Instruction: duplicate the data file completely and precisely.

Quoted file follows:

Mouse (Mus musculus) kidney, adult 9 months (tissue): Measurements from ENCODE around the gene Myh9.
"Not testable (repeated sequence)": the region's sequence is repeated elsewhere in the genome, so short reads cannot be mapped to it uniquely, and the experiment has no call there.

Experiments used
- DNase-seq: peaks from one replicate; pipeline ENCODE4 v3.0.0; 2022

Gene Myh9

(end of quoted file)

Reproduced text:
Mouse (Mus musculus) kidney, adult 9 months (tissue): Measurements from ENCODE around the gene Myh9.
"Not testable (repeated sequence)": the region's sequence is repeated elsewhere in the genome, so short reads cannot be mapped to it uniquely, and the experiment has no call there.

Experiments used
- DNase-seq: peaks from one replicate; pipeline ENCODE4 v3.0.0; 2022

Gene Myh9